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Country Lifestyle

Making Cider is a Family Tradition

November 7, 2020

Making Apple Cider is a Family Tradition.

Money might not grow on trees, but apples do. And those sweet, tart, and delicious fruit can be easily turned into the country-life staple known as apple cider. Want to learn how to make your own? We spent the day with Greta’s family to learn the secrets of turning apples into cider and how to store that juice for later in the year.

Safety First

Before crushing and preserving apple cider, Oregon State University Extension Services has a free document to help you safely extract and preserve fruit juices. Download the free document Fruit Juices and Apple Cider to get started.

Select the Right Apples

The Ropp family’s orchard produces Gala, Fuji, Golden, Jonagold, and McIntosh. Other varieties you can use to make apple cider include Delicious, Rome, and Gravensteins. Try to avoid using too many smaller variety apples as the extra acids can affect the flavor.

Coastal tip: Want a tarter cider? Add one or two Granny Smith apples for every 100 apples. To get a darker cider, add some red delicious.

Grind up the Apples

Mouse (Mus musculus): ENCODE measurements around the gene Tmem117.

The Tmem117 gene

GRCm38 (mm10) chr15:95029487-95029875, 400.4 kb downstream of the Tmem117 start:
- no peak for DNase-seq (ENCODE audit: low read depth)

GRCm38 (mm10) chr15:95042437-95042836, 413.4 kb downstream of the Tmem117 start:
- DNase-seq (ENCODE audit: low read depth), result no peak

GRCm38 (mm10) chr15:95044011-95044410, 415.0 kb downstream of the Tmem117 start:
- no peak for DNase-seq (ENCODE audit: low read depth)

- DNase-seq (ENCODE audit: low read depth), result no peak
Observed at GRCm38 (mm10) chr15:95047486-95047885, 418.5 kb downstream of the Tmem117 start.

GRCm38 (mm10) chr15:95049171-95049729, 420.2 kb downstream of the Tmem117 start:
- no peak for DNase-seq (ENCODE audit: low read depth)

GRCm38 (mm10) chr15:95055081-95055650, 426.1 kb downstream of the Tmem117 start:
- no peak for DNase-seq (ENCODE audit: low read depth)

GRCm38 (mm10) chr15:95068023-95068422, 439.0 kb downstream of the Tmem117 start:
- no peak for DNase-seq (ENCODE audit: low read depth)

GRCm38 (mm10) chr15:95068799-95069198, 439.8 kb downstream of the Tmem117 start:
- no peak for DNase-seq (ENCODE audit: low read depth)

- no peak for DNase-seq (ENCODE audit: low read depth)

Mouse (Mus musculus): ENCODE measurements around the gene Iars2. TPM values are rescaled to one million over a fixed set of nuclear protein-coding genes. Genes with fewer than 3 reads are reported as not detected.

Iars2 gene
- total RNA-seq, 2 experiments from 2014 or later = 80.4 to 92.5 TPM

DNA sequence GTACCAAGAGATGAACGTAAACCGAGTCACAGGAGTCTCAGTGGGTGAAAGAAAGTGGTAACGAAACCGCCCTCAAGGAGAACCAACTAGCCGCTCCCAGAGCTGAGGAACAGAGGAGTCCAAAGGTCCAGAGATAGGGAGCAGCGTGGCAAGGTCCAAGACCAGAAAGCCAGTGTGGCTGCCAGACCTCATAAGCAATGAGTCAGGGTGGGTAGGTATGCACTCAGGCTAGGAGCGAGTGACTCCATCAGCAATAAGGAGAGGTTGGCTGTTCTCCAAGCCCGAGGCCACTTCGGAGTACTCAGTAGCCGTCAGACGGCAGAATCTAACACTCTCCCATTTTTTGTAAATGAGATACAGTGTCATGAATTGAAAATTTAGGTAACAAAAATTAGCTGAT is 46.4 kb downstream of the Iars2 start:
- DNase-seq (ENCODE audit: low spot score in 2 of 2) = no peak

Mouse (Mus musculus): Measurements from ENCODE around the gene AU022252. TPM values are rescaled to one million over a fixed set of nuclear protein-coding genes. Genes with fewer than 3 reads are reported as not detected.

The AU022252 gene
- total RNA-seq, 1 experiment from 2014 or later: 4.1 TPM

You’ll want to wash and rinse your apples before grinding. The Ropps place their apples in a large water trough with clean water to rinse off the dirt and a capful of bleach to kill off any bacteria. Then, it’s off to the grinder. This releases the juices from the apples.


To grind your apples at home, you can use a food processor.


Everything is collected in large, plastic buckets and then poured into press bags.


Once in the press bag, they move it to their home-made cider press. Using even pressure, they extract the juice from all the chopped apples. The juice that comes out is cloudy in appearance. The juice is collected in clean buckets.

When doing a small batch at home, use a strong jelly bag and a rolling pin. Press slowly and steadily and squeeze by hand. Be careful, as the bag can break.


Using a cheesecloth, the crew strains the juice into large containers. This allows all the juices to mix and mingle to make a more balanced cider.

All of the chopped bits of apple are fed to the cows and added to the composter.


The final step for the Ropp family is to fill 1-gallon jugs with their cider. This year, they filled 500 1-gallon jugs. As it goes into each jug, it is filtered one more time to remove even more bits and pieces.

Leaving 2-inches of headspace at the top, they cap each jug and freeze them for later. Once opened, the juice needs to be used in a handful of days.

Coastal tip: Unpasteurized apple cider can be linked with illness caused by E. coli bacteria. To kill off any harmful bacterial, heat your juice to 160º F before canning or freezing.

Preserving and Canning

Apple cider can be canned. OSU suggests heating cider to 210ºF, pouring the hot juice into jars and processing in a boiling water canner. Process pints and quarts for 5 minutes, and half gallons for 10 minutes. After processing, take the canner off the heat, remove the lid and wait 5 minutes before removing your jars.  

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